Newspapers in the UK have this morning heralded the launch of "the world's first red-fleshed apple", following the launch of two new varieties registered under the Redlove trademark.
According to the reports, UK-based seed and sapling company Suttons has secured the exclusive rights to sell young saplings which will bear the two varieties, Redlove Era and Redlove Sirena, and has already received 1,500 orders for the trees from amateur horticulturalists.
Era and Sirena are apparently being planted in orchards across Europe, with supermarkets expected to start selling the apples around five years from now.
However, no precise details have yet been provided as to when exactly the fruit will go on sale.
Tom Sharples, spokesman for Suttons, told the Daily Mail: "This is the very first red-fleshed, fine-tasting apple in the world. It has a delicious sweet and tangy taste with a hint of berries to it if eaten raw and is also ideal for cooking."
He added: "This has been a natural breeding process and no genetic modification techniques have been used. The trees were grown in tunnels rather than outdoors so that there would be no random pollination from bees."
Era and Sirena are the fruits of a 20-year research programme overseen by Markus Kobelt, who operates the Lubera nursery in Buchs, Switzerland.
To produce the Redlove varieties, Mr Kobelt cross-pollinated different apple cultivars of apple including Royal Gala and Braeburn with another specimen that has pink flesh but no taste.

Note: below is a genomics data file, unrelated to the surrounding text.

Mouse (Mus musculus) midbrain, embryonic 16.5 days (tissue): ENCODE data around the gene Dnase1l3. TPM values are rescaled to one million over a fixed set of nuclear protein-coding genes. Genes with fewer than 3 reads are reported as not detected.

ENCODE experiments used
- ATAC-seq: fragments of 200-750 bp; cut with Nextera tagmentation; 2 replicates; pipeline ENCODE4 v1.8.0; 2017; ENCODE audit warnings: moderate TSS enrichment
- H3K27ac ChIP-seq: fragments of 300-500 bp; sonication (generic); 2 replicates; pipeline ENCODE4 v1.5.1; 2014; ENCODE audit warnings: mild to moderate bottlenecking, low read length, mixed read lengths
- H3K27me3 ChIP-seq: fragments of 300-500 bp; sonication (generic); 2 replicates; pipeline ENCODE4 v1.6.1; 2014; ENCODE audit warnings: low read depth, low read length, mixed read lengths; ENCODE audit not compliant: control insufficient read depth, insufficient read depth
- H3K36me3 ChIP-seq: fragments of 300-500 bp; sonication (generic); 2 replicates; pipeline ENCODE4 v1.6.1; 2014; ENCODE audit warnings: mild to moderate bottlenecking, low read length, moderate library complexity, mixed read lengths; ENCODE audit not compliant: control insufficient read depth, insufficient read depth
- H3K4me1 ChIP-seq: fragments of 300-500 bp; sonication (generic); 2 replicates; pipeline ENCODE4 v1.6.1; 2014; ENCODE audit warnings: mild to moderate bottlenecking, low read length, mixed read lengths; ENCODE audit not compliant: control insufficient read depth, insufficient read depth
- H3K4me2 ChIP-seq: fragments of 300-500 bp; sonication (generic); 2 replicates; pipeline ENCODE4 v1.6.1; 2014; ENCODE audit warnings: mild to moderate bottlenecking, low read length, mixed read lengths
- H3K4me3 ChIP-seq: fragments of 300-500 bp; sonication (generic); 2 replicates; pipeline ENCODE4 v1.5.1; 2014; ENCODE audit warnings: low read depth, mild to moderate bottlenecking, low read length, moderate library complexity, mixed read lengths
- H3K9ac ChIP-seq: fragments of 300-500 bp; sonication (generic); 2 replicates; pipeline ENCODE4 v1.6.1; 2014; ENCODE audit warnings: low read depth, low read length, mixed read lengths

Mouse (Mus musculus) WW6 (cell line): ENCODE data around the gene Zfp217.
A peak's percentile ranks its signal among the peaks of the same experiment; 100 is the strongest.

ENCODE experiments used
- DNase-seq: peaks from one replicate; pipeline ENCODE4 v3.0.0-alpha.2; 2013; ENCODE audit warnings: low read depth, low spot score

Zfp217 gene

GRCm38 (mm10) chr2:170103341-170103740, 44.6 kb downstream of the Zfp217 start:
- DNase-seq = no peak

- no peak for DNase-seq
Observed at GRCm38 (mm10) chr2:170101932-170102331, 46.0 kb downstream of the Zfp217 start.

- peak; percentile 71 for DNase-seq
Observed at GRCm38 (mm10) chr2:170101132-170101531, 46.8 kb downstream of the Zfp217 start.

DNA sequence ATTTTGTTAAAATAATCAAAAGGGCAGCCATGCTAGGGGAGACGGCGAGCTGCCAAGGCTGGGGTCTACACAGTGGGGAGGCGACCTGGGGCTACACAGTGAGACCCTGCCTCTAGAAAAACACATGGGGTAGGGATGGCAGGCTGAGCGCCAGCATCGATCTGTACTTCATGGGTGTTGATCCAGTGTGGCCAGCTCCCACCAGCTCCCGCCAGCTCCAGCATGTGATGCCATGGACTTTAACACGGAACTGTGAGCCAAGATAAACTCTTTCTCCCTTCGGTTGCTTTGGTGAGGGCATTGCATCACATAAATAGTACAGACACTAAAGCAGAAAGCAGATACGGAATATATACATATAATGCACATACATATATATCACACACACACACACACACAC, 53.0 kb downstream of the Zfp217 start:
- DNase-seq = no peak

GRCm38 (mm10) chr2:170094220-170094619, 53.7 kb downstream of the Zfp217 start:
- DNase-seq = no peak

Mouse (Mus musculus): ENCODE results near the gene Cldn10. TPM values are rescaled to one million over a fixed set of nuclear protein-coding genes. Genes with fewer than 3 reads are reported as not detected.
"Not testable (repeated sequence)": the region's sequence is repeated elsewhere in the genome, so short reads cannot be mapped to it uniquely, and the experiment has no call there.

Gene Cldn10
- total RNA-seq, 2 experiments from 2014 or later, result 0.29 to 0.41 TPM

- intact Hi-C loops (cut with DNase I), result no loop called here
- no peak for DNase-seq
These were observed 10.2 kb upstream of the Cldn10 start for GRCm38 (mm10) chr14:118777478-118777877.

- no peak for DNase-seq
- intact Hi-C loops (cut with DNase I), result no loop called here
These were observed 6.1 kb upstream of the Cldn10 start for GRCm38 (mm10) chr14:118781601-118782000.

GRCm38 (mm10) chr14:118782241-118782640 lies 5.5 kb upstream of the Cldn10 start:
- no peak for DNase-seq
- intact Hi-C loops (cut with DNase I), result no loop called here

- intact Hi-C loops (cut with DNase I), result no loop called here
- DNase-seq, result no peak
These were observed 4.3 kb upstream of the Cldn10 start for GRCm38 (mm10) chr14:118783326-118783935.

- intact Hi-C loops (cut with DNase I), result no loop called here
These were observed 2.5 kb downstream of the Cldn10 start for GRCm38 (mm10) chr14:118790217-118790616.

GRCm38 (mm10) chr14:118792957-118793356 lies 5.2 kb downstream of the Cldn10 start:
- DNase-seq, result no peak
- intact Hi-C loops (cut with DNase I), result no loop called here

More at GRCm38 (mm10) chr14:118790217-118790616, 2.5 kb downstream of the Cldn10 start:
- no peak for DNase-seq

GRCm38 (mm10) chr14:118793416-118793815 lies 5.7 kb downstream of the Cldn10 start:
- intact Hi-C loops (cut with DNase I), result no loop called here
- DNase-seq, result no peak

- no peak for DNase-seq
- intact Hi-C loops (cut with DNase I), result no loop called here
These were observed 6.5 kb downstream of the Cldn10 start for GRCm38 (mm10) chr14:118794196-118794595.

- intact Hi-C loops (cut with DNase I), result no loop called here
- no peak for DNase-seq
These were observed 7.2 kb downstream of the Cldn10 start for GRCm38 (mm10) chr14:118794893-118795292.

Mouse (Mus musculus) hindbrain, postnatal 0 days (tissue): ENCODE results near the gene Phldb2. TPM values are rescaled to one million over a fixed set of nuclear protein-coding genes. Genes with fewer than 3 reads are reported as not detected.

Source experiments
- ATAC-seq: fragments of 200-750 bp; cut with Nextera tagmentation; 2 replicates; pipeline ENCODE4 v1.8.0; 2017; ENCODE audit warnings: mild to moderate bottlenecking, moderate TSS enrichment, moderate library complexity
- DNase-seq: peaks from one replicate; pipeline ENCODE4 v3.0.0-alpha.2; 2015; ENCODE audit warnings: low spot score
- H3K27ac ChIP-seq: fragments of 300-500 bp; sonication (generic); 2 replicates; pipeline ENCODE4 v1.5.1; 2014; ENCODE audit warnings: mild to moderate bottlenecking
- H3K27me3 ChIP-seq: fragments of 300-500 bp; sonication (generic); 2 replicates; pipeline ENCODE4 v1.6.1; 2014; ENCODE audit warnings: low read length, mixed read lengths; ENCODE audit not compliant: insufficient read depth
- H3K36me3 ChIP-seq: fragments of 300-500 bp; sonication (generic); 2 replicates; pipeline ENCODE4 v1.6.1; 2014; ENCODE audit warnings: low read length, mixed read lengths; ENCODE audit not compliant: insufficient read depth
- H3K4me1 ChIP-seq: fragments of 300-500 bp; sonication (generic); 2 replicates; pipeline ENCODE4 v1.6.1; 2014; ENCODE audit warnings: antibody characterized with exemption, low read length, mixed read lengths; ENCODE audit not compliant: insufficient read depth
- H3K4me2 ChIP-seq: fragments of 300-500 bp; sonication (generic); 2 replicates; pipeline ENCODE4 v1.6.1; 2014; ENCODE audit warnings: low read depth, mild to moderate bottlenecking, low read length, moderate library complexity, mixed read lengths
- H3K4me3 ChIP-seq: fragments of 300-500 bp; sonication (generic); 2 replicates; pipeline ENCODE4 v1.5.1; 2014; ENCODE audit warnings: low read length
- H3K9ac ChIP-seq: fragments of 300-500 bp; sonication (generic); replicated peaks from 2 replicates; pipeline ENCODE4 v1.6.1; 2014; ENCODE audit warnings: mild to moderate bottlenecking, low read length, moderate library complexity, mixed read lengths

Era can be harvested from September and stored up until Christmas, while Sirena is harvested from August and stored until October.
Really a first?
Whether or not Redlove is in fact the world's first red-fleshed apple remains open to debate, however.
In March 2006, New Zealand-based research institute Plant & Food Research (then known as HortResearch) debuted a red-fleshed apple in partnership with its global topfruit marketing partner Prevar.
Then last August, news emerged of the first trial plantings of red-fleshed apple called Weirouge in the Val Venosta area of Italy's South Tyrol region.
Producer Karl Luggin said he planned to harvest the variety from 3,500 new trees last September and told reporters that Weirouge could end up being released on the general market by as early as 2013.
A few weeks later, Chinese group Goldland Fruit Group exhibited its own red-fleshed apple at the annual Asia Fruit Logistica trade fair in Hong Kong.
Bred by Dutch company Next Fruit Generation, the variety is now being planted and marketed in China under licence by Goldland.
"We're starting to propagate this variety in our nursery in Hebei Province and we expect to develop commercial production in the next few years," explained Goldland chairman Leo Chiu.
Dr Richard Espley, a molecular biologist at Plant & Food Research, has been closely involved in the group's research into red-fleshed apples.
"Red apples, with red flesh as well as red skin, occur naturally in the apple origin regions of Central Asia," he told a recent industry meeting in Auckland. "However, these apples are normally quite bitter tasting so need to be crossed with flavoursome white fleshed apples to produce a commercially-viable, red-fleshed eating cultivar."
He added: "Being able to screen for the red-flesh gene in seedlings will allow breeders to isolate and focus on new varieties of apple with red flesh characteristics at an early stage, speeding up the breeding process."